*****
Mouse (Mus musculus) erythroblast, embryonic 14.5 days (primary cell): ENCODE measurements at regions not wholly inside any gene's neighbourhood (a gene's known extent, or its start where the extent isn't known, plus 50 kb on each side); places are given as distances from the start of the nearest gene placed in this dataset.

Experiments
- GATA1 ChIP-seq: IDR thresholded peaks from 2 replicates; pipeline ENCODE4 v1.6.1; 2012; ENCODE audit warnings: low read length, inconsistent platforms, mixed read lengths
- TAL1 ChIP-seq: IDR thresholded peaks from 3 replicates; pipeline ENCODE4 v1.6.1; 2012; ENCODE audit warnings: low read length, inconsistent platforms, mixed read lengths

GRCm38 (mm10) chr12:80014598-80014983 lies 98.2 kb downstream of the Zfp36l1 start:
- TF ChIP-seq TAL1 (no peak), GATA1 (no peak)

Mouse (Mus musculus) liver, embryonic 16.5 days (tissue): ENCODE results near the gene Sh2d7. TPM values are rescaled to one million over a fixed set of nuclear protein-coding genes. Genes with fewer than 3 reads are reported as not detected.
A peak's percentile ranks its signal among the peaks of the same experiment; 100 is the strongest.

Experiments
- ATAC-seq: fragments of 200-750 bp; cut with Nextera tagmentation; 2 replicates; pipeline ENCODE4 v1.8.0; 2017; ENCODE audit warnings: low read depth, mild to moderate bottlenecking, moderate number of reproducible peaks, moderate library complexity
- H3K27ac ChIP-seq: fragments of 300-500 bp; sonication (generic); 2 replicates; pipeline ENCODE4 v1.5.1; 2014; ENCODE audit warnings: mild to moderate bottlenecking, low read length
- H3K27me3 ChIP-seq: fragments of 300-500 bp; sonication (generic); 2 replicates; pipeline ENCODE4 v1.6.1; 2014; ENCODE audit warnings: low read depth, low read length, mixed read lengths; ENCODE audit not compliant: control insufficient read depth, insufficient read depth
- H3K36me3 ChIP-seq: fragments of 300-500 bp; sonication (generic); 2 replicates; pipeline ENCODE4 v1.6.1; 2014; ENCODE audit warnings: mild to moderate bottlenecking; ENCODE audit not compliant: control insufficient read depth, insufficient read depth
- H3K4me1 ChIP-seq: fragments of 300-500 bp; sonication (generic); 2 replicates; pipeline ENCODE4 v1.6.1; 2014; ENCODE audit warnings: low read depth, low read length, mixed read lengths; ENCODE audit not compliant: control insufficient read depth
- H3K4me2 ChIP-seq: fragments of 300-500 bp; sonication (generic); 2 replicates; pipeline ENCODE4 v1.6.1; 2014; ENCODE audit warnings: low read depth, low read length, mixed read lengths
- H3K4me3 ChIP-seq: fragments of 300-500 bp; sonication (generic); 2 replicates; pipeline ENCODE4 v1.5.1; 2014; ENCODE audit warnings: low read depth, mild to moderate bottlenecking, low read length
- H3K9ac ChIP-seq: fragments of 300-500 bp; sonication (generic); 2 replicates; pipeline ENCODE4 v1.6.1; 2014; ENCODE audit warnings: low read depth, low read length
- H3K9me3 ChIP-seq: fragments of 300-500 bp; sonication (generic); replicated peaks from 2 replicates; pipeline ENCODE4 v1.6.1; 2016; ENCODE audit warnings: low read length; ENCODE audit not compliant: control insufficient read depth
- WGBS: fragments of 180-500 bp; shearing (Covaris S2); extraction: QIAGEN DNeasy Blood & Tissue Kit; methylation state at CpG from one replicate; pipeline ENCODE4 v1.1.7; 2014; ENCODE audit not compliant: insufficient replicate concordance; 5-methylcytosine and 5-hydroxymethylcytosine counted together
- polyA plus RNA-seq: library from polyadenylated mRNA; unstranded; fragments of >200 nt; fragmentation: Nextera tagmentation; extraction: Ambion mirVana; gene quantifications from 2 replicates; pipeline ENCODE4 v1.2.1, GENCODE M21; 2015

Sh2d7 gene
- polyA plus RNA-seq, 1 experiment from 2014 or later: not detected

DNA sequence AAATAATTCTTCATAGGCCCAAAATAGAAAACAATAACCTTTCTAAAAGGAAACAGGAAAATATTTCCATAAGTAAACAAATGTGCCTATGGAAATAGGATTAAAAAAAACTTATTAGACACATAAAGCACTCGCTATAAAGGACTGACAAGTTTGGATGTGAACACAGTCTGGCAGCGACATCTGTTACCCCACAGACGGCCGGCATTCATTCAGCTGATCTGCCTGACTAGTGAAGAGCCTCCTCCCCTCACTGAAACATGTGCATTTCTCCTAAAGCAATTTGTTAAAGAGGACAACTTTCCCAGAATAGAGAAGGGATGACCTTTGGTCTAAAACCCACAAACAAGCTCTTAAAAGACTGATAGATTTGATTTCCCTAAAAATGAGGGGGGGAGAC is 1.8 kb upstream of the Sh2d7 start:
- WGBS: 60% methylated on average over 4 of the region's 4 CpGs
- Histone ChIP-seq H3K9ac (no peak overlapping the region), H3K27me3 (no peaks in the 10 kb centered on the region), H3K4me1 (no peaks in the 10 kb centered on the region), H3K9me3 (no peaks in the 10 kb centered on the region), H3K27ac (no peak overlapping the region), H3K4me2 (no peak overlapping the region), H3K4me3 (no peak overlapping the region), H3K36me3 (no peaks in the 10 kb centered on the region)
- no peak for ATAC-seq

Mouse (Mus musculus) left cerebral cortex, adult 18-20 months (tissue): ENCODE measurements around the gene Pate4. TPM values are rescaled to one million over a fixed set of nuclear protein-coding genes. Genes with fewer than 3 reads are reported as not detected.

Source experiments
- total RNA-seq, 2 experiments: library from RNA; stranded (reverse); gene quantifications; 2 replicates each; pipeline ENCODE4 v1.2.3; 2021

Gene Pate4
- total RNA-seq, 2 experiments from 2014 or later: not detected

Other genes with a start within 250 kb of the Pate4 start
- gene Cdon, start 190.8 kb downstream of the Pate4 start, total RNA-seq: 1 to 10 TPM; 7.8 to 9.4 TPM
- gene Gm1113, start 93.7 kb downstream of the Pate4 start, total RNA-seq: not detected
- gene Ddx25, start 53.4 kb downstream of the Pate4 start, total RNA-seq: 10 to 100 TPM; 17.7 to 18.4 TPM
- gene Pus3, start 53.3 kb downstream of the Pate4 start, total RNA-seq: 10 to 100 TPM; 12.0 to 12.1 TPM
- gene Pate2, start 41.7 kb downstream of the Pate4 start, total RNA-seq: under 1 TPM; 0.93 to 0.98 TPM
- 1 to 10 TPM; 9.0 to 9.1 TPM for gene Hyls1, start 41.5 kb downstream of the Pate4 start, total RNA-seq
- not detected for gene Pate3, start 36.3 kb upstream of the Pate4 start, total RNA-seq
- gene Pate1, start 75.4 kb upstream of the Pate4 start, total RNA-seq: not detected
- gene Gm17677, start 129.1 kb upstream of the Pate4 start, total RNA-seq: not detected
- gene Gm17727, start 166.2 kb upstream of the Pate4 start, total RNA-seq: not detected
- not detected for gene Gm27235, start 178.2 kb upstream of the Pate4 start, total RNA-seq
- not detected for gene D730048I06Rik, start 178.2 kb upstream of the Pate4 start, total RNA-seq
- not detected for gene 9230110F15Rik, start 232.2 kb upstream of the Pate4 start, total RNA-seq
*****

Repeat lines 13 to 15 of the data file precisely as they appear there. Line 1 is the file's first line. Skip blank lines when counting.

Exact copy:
- H3K36me3 ChIP-seq: fragments of 300-500 bp; sonication (generic); 2 replicates; pipeline ENCODE4 v1.6.1; 2014; ENCODE audit warnings: mild to moderate bottlenecking; ENCODE audit not compliant: control insufficient read depth, insufficient read depth
- H3K4me1 ChIP-seq: fragments of 300-500 bp; sonication (generic); 2 replicates; pipeline ENCODE4 v1.6.1; 2014; ENCODE audit warnings: low read depth, low read length, mixed read lengths; ENCODE audit not compliant: control insufficient read depth
- H3K4me2 ChIP-seq: fragments of 300-500 bp; sonication (generic); 2 replicates; pipeline ENCODE4 v1.6.1; 2014; ENCODE audit warnings: low read depth, low read length, mixed read lengths